Had we reached a new plateau of “perfection”? That was the fear of the hardware manufacturers. They’d enjoyed a lovely new round of television set sales due to the transition from analog to digital television, but now that was dying down, they needed something new to drive the next round of hardware sales.
They tried to sell 3D video, a concept that thankfully failed to be accepted in the marketplace.
So they decided to sell a new even higher resolution format – what became known as “4K”. Instead of the 1080×1920 format that had become more or less standard, the new 4K format offered 2160×3840 pixels – twice as many pixels in both dimensions, making for four times more pixels in total. The first 4K television was released in 2012, and with a substantial extra cost over 1080p televisions.
On the face of it, the 4K resolution is an enormous improvement, but unless you were sitting very close to the screen, you’d not notice any difference because, at even a moderate distance, the pixels tended to blur and merge into each other, just like the way that a printed picture, which is actually a collection of dots of just three or four colors, merges and looks like a solid picture with thousands, even millions of different colors.
However, there was one added new feature that could make 4K much more compelling an upgrade. As well as offering higher resolution, 4K also offered more colors and more contrast. The earlier television pictures had what seemed like an almost infinite number of colors (16.8 million), but all those colors boiled down to combinations of just 256 different shades of the three primary colors (red, green and blue). 4K could (not always offered in reality) grow to 1024 different shades of each color, taking the total color palette from 16.8 million to 1.1 billion different colors, and also promised to extend the range of colors – the earlier sets couldn’t display all the colors that we can actually see in real life, the new wide color gamut (WCG) 4K sets include not just more shades, more colors entirely.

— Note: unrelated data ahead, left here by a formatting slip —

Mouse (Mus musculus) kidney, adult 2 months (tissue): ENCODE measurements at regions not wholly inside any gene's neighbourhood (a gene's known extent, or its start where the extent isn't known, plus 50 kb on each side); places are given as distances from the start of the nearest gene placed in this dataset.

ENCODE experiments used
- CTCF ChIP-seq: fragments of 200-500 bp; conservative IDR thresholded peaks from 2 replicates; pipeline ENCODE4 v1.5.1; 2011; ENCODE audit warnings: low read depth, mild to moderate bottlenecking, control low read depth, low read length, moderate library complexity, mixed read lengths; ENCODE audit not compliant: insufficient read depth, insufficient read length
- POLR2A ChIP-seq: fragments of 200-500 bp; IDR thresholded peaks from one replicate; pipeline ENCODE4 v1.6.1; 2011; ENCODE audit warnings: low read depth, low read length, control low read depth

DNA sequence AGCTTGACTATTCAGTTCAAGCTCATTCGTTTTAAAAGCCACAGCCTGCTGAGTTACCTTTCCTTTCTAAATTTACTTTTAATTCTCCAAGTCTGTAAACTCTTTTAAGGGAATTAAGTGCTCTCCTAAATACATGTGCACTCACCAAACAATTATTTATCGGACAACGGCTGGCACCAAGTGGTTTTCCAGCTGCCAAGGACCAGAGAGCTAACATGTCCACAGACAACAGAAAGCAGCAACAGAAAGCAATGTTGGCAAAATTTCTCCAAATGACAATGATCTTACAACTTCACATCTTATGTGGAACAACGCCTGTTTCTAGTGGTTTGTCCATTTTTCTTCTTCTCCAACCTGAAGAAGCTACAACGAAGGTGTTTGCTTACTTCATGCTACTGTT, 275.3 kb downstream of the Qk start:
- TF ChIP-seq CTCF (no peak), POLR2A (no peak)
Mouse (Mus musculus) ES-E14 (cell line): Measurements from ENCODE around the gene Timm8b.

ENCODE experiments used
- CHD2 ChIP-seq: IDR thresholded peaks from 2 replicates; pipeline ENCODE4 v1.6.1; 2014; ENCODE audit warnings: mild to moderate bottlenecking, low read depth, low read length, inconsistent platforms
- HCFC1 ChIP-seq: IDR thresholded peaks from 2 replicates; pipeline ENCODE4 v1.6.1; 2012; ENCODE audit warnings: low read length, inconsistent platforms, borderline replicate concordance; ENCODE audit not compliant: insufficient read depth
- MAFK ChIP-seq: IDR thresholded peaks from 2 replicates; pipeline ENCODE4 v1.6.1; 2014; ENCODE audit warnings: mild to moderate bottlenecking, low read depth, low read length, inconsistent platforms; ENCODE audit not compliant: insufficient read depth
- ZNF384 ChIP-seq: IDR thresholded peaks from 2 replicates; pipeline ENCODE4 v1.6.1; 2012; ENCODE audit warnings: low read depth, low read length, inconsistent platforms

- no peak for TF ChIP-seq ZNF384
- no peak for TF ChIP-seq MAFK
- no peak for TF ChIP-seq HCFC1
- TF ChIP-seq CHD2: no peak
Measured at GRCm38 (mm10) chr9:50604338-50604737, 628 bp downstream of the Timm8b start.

There are two new specifications for how well a television can display colors – the DCI P3 standard, and the REC 2020 standard. The REC 2020 standard is the more demanding of the two. Sets are usually specified in terms of what percentage of all the colors in these two standards they can display. Good sets these days will offer 95% or more of the DCI P3 standard, and 80% or more of the REC 2020 standard.
The other part of this is the greater contrast – the ability for sets to show brighter whites, darker blacks, and to have more details in the shadows and highlights. Instead of dark patches just being solid black with no detail, you could see detail in the shadows, and in the bright highlights too, due to a High(er) Dynamic Range (HDR).
There are at least four different “standards” for adding extra dynamic range to a video. The main three are HD10, HD10+, and Dolby Vision. Dolby Vision is the best, HD10 is the least good of the three. There are some other seldom/never used standards too (eg HLG), but for now, to be sure of being able to get the best picture from all sources, you want to get video gear that supports all three main standards. Not much gear does, and that which does tends to be more pricy (of course).